Rios, also a certified makeup artist, helps another competitor get ready for show day. Photo by Megan Looney.
Claudia Rios, a 33-year-old single mother of three, wakes up at 4:30 a.m. every day to get her children to school before beginning her 6 a.m. serving shift at a San Diego restaurant. Rios has just enough time after she gets off work to pick her kids up from school and hit the gym for an hour before cooking dinner and helping her children with their homework. Rios dedicates a lot time to prepare for her upcoming bodybuilding competition and she says that not everyone understands why.
“I’ve heard everything,” said Rios, a fitness competitor and bodybuilder. “People who don’t really know say ‘oh you don’t care about your kids.’ But now I’m actually always home. I can’t go anywhere else because I can’t eat out at a restaurant, I can’t go have happy hour drinks, I can’t go spend money because now it’s all going to [contest] prep.”
Rios got into fitness after she started dating a bodybuilder five years ago, but at just over five feet tall and weighing 105 pounds, she doesn’t fit any of the bodybuilding stereotypes. For many people, the word “bodybuilder” might conjure up the image of Arnold Schwarzenegger flexing in a speedo while gazing at his reflection in a dirty gym mirror. However, bodybuilding has quickly become a popular activity among many different types of women in San Diego.
“I have never devoted so much time and energy into anything before like I have with training for this competition,” said Kathleen Martinez, a fellow bodybuilder who is hoping to compete later this year. “The saying ‘nothing worth having comes easy’ has a whole new meaning to me.”
Female competitors typically have to add a rigorous cardio component to their workout regimen because women naturally have a higher percentage of fat and not as much muscle-building testosterone as their male counterparts. The average woman has 25 percent body fat while men have around 15 percent. In order to showcase their hard-earned physiques, both female and male bodybuilders typically compete with less than 10 percent body fat. Along with high intensity cardio, female competitors hit the weights and focus on glute-building exercises like lunges six days a week.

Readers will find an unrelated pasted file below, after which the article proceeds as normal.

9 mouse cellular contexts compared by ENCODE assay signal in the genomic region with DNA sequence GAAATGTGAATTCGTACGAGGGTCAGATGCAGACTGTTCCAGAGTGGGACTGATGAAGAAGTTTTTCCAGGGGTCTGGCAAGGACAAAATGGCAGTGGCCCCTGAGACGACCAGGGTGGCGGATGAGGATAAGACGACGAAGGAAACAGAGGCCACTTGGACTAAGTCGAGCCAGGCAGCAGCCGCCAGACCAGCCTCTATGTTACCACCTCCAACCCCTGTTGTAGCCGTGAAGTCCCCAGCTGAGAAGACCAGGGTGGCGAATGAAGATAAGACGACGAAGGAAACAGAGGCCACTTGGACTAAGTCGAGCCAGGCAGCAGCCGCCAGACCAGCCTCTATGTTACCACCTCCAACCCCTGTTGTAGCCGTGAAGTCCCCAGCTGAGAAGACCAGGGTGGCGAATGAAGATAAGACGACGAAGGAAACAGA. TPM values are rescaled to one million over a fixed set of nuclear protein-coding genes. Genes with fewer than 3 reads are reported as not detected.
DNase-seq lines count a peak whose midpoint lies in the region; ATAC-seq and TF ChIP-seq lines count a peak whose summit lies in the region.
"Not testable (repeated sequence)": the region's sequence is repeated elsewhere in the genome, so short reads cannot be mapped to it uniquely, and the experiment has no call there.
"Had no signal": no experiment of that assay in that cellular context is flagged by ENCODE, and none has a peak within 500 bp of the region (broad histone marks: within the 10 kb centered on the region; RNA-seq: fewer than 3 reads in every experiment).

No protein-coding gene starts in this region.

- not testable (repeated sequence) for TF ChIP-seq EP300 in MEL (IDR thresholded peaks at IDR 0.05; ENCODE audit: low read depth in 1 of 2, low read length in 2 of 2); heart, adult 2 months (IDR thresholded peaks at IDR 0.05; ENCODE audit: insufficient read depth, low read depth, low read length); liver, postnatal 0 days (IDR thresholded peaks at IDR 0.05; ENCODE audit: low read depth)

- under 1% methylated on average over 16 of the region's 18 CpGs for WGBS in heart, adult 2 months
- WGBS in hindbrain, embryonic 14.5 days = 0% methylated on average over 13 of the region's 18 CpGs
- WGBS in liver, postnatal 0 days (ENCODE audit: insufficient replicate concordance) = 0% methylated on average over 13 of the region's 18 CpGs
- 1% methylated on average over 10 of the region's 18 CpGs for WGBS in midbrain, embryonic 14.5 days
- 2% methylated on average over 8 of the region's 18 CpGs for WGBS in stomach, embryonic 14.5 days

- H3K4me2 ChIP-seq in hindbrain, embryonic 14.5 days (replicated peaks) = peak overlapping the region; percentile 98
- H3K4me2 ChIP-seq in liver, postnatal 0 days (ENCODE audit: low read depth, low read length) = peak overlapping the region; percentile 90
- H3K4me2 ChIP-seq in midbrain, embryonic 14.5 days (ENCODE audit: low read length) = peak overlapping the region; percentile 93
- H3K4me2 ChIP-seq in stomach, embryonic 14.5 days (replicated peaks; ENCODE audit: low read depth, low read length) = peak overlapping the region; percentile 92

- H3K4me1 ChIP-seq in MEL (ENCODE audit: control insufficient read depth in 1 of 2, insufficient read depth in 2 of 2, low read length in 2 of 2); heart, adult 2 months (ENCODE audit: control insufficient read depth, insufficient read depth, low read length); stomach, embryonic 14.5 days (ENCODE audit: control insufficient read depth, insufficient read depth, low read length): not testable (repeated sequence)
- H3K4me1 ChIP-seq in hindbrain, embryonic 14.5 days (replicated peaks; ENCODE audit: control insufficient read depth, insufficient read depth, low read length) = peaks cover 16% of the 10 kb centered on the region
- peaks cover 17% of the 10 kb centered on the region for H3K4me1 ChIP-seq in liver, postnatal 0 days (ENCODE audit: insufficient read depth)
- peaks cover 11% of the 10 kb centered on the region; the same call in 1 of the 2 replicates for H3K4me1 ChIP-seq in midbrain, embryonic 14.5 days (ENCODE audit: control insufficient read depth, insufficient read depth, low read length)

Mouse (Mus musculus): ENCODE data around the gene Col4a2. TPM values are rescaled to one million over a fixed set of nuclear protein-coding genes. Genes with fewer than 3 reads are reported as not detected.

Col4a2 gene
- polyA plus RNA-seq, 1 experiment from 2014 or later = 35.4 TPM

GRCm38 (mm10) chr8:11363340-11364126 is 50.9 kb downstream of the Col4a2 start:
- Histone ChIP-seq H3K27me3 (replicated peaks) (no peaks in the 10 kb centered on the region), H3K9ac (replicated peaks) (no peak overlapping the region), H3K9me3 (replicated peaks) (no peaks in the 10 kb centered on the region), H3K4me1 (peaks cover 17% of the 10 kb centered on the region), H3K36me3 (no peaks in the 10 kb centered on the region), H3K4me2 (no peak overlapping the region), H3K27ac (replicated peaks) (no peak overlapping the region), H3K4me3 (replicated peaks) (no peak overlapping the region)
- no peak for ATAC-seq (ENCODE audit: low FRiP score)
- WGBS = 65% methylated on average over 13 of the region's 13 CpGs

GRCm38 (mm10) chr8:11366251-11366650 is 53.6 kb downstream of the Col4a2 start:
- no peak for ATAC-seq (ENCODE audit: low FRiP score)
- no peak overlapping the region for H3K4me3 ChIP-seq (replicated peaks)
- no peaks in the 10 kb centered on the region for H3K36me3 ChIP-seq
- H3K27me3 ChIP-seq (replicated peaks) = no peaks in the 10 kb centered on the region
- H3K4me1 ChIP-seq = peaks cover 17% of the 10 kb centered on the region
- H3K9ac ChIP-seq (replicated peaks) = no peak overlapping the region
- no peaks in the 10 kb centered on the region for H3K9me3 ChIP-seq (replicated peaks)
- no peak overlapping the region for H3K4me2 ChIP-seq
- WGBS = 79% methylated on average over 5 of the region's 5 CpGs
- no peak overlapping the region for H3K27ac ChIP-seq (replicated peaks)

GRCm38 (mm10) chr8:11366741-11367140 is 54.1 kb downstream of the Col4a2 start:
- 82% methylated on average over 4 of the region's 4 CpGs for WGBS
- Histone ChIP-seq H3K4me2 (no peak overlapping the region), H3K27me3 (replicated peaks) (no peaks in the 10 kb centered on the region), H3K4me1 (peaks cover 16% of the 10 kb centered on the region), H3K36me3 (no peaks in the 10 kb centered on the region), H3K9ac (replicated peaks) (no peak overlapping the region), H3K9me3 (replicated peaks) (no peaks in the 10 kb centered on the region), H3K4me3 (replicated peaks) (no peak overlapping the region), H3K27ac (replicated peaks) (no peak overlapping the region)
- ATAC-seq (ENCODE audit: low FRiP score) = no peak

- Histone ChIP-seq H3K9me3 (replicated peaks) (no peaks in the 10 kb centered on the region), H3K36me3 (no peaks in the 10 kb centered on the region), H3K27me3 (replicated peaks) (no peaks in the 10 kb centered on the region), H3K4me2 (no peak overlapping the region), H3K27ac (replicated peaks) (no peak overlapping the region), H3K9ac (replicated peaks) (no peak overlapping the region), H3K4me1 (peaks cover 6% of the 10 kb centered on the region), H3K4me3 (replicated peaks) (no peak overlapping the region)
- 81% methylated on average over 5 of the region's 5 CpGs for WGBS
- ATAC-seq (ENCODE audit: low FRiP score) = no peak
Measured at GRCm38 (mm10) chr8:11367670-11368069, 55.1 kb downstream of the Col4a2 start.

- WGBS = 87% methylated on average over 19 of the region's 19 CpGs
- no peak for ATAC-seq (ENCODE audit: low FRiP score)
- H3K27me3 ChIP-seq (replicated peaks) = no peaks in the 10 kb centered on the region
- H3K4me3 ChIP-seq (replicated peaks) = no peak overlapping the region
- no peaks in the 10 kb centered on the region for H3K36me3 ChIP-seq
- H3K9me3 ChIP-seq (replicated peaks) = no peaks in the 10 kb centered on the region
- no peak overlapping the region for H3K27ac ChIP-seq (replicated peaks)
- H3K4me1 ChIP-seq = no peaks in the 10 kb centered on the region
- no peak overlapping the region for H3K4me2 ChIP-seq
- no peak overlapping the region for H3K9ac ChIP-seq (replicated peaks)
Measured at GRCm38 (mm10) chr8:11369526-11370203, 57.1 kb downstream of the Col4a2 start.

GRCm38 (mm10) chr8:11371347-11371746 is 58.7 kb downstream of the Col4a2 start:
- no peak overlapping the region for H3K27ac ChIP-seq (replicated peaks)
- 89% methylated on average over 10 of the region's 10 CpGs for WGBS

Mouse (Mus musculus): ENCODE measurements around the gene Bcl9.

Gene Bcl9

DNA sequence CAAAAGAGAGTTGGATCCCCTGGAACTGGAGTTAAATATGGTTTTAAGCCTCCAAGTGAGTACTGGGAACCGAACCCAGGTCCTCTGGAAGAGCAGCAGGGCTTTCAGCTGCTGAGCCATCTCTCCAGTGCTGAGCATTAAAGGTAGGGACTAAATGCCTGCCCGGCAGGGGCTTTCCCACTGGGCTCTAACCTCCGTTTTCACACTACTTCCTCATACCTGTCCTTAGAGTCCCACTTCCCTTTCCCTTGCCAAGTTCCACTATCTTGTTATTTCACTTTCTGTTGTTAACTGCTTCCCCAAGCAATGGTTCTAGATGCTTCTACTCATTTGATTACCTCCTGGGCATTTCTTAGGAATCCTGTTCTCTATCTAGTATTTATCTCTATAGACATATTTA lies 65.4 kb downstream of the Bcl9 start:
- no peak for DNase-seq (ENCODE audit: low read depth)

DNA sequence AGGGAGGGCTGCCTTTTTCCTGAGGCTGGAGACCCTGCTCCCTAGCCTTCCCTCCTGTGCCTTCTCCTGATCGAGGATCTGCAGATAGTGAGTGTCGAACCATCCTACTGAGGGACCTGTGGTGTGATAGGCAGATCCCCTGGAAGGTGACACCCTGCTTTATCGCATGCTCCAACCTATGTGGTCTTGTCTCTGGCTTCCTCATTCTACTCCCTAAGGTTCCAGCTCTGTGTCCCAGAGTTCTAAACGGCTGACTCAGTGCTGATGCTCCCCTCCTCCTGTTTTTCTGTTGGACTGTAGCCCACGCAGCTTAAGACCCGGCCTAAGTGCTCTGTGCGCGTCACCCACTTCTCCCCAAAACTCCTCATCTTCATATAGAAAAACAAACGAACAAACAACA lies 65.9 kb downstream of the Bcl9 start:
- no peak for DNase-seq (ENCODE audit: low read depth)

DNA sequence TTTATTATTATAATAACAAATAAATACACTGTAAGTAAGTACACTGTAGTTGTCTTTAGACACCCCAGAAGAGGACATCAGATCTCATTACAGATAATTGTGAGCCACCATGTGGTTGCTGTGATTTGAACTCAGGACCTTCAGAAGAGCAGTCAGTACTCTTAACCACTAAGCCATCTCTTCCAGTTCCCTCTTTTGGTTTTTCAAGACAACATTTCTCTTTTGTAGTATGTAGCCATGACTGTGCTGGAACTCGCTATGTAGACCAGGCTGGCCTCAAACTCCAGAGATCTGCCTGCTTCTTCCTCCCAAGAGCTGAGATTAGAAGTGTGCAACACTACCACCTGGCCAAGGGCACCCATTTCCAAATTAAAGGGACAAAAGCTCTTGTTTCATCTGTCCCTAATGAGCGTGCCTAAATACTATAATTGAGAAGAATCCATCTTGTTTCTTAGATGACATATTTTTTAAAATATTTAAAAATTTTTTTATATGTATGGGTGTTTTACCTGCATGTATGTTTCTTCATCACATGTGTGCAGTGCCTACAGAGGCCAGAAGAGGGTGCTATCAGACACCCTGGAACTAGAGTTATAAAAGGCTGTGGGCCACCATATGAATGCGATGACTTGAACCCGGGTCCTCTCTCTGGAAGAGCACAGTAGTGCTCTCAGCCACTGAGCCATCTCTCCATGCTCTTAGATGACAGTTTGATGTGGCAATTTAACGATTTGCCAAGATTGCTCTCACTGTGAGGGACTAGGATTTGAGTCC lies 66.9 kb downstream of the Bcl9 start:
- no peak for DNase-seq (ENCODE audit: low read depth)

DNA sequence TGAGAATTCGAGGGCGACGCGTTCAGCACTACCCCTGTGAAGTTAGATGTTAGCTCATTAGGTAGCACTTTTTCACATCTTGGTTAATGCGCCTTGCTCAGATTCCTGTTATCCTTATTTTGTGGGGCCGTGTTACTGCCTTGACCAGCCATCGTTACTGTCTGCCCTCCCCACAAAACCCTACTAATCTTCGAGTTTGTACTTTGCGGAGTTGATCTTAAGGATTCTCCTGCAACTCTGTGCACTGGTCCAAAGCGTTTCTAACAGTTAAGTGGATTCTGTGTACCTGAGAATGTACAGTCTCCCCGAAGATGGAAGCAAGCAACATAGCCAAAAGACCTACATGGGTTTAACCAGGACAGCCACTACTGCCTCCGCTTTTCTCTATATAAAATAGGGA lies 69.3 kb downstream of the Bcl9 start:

Women are holding their own in the bodybuilding industry
National Physique Committee competitors “pumping up” before getting on stage. Photo by Megan Looney.
While women have been actively participating in bodybuilding competitions since the 1960s, they weren’t fully welcomed into the industry until 1980 when the National Physique Committee hosted the first national bodybuilding competition for women. The NPC is the largest amateur bodybuilding organization in the U.S. and the most popular among competitive San Diego athletes.
In 1992, the International Federation of Bodybuilding and Fitness – the world’s largest professional bodybuilding organization – started marketing bodybuilding divisions like bikini and figure to the everyday woman, adding “femininity” rules into the judging criteria. This opened up the world of bodybuilding to women who didn’t want to “get too big” or too bulky.
“Girls realize I don’t have to look like a bodybuilder, like I take drugs to enhance my physique,” said Francine Sablan, a professional figure competitor and personal trainer. “I think the look is empowering … it’s still feminine and more importantly, it’s attainable. It’s realistic.”
The bikini division: Posing, prepping and paying the bills